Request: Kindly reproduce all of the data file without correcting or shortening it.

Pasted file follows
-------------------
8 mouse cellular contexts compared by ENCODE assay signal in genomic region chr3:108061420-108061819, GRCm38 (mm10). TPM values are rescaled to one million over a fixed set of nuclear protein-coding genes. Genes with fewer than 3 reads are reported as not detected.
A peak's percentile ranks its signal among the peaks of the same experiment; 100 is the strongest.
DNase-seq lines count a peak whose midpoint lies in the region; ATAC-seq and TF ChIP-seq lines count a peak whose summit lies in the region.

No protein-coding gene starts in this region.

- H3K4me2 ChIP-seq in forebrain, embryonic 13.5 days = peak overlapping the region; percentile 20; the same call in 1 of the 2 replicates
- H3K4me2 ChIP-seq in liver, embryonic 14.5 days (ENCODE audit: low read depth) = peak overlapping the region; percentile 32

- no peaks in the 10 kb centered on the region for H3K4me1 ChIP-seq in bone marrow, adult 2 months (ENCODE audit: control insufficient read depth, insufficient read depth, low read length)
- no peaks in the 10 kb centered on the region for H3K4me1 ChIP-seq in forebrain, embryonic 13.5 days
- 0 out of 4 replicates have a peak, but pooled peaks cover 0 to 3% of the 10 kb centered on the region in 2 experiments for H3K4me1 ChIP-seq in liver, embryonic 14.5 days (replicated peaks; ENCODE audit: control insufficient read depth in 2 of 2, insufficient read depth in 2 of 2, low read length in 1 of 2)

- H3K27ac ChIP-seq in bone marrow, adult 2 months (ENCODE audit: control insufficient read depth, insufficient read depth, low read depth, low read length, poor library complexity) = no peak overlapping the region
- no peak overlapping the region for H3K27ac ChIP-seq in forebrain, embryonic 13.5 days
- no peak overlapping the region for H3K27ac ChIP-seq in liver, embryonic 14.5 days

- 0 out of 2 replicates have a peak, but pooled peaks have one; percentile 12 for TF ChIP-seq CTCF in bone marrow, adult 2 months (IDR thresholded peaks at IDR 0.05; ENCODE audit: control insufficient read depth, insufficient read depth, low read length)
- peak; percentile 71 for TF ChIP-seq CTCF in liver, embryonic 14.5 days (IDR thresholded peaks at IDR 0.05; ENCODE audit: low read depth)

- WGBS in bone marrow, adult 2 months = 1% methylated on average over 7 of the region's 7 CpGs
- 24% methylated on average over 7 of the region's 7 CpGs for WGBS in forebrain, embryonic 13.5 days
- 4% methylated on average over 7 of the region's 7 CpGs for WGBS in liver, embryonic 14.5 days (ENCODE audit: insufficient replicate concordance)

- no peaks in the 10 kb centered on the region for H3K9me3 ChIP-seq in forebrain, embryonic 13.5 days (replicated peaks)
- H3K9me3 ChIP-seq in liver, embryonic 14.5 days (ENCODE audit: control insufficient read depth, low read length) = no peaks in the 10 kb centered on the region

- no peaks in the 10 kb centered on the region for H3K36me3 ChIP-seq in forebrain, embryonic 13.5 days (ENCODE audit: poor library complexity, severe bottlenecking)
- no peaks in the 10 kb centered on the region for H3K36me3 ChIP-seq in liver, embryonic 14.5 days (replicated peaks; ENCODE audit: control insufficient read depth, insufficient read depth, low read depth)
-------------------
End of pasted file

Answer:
8 mouse cellular contexts compared by ENCODE assay signal in genomic region chr3:108061420-108061819, GRCm38 (mm10). TPM values are rescaled to one million over a fixed set of nuclear protein-coding genes. Genes with fewer than 3 reads are reported as not detected.
A peak's percentile ranks its signal among the peaks of the same experiment; 100 is the strongest.
DNase-seq lines count a peak whose midpoint lies in the region; ATAC-seq and TF ChIP-seq lines count a peak whose summit lies in the region.

No protein-coding gene starts in this region.

- H3K4me2 ChIP-seq in forebrain, embryonic 13.5 days = peak overlapping the region; percentile 20; the same call in 1 of the 2 replicates
- H3K4me2 ChIP-seq in liver, embryonic 14.5 days (ENCODE audit: low read depth) = peak overlapping the region; percentile 32

- no peaks in the 10 kb centered on the region for H3K4me1 ChIP-seq in bone marrow, adult 2 months (ENCODE audit: control insufficient read depth, insufficient read depth, low read length)
- no peaks in the 10 kb centered on the region for H3K4me1 ChIP-seq in forebrain, embryonic 13.5 days
- 0 out of 4 replicates have a peak, but pooled peaks cover 0 to 3% of the 10 kb centered on the region in 2 experiments for H3K4me1 ChIP-seq in liver, embryonic 14.5 days (replicated peaks; ENCODE audit: control insufficient read depth in 2 of 2, insufficient read depth in 2 of 2, low read length in 1 of 2)

- H3K27ac ChIP-seq in bone marrow, adult 2 months (ENCODE audit: control insufficient read depth, insufficient read depth, low read depth, low read length, poor library complexity) = no peak overlapping the region
- no peak overlapping the region for H3K27ac ChIP-seq in forebrain, embryonic 13.5 days
- no peak overlapping the region for H3K27ac ChIP-seq in liver, embryonic 14.5 days

- 0 out of 2 replicates have a peak, but pooled peaks have one; percentile 12 for TF ChIP-seq CTCF in bone marrow, adult 2 months (IDR thresholded peaks at IDR 0.05; ENCODE audit: control insufficient read depth, insufficient read depth, low read length)
- peak; percentile 71 for TF ChIP-seq CTCF in liver, embryonic 14.5 days (IDR thresholded peaks at IDR 0.05; ENCODE audit: low read depth)

- WGBS in bone marrow, adult 2 months = 1% methylated on average over 7 of the region's 7 CpGs
- 24% methylated on average over 7 of the region's 7 CpGs for WGBS in forebrain, embryonic 13.5 days
- 4% methylated on average over 7 of the region's 7 CpGs for WGBS in liver, embryonic 14.5 days (ENCODE audit: insufficient replicate concordance)

- no peaks in the 10 kb centered on the region for H3K9me3 ChIP-seq in forebrain, embryonic 13.5 days (replicated peaks)
- H3K9me3 ChIP-seq in liver, embryonic 14.5 days (ENCODE audit: control insufficient read depth, low read length) = no peaks in the 10 kb centered on the region

- no peaks in the 10 kb centered on the region for H3K36me3 ChIP-seq in forebrain, embryonic 13.5 days (ENCODE audit: poor library complexity, severe bottlenecking)
- no peaks in the 10 kb centered on the region for H3K36me3 ChIP-seq in liver, embryonic 14.5 days (replicated peaks; ENCODE audit: control insufficient read depth, insufficient read depth, low read depth)